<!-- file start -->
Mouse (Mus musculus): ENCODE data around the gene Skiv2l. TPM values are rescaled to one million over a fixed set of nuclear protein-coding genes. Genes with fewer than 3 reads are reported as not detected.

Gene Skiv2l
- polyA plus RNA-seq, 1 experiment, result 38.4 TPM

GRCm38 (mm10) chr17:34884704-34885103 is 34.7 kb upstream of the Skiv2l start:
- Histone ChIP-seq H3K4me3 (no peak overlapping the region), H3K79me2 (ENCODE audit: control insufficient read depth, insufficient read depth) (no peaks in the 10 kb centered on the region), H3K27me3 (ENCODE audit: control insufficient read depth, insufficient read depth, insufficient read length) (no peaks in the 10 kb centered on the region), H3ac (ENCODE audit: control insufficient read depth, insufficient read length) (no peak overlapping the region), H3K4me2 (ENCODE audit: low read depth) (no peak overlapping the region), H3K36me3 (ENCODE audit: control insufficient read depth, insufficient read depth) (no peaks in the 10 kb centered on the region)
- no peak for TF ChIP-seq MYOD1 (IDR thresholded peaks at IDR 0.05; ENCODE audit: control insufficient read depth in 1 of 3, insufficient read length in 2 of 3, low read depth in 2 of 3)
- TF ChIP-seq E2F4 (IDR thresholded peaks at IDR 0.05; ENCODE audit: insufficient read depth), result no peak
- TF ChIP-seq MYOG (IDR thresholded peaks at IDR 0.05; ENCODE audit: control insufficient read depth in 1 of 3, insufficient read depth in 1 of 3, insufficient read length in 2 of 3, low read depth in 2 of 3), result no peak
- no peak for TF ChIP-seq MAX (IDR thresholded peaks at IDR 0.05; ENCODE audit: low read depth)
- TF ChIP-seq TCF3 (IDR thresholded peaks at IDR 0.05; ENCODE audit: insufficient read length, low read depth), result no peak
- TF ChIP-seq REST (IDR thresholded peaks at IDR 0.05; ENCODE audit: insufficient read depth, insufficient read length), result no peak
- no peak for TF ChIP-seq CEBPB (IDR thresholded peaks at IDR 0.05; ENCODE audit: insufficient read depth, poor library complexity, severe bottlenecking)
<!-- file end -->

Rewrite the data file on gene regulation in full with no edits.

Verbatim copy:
Mouse (Mus musculus): ENCODE data around the gene Skiv2l. TPM values are rescaled to one million over a fixed set of nuclear protein-coding genes. Genes with fewer than 3 reads are reported as not detected.

Gene Skiv2l
- polyA plus RNA-seq, 1 experiment, result 38.4 TPM

GRCm38 (mm10) chr17:34884704-34885103 is 34.7 kb upstream of the Skiv2l start:
- Histone ChIP-seq H3K4me3 (no peak overlapping the region), H3K79me2 (ENCODE audit: control insufficient read depth, insufficient read depth) (no peaks in the 10 kb centered on the region), H3K27me3 (ENCODE audit: control insufficient read depth, insufficient read depth, insufficient read length) (no peaks in the 10 kb centered on the region), H3ac (ENCODE audit: control insufficient read depth, insufficient read length) (no peak overlapping the region), H3K4me2 (ENCODE audit: low read depth) (no peak overlapping the region), H3K36me3 (ENCODE audit: control insufficient read depth, insufficient read depth) (no peaks in the 10 kb centered on the region)
- no peak for TF ChIP-seq MYOD1 (IDR thresholded peaks at IDR 0.05; ENCODE audit: control insufficient read depth in 1 of 3, insufficient read length in 2 of 3, low read depth in 2 of 3)
- TF ChIP-seq E2F4 (IDR thresholded peaks at IDR 0.05; ENCODE audit: insufficient read depth), result no peak
- TF ChIP-seq MYOG (IDR thresholded peaks at IDR 0.05; ENCODE audit: control insufficient read depth in 1 of 3, insufficient read depth in 1 of 3, insufficient read length in 2 of 3, low read depth in 2 of 3), result no peak
- no peak for TF ChIP-seq MAX (IDR thresholded peaks at IDR 0.05; ENCODE audit: low read depth)
- TF ChIP-seq TCF3 (IDR thresholded peaks at IDR 0.05; ENCODE audit: insufficient read length, low read depth), result no peak
- TF ChIP-seq REST (IDR thresholded peaks at IDR 0.05; ENCODE audit: insufficient read depth, insufficient read length), result no peak
- no peak for TF ChIP-seq CEBPB (IDR thresholded peaks at IDR 0.05; ENCODE audit: insufficient read depth, poor library complexity, severe bottlenecking)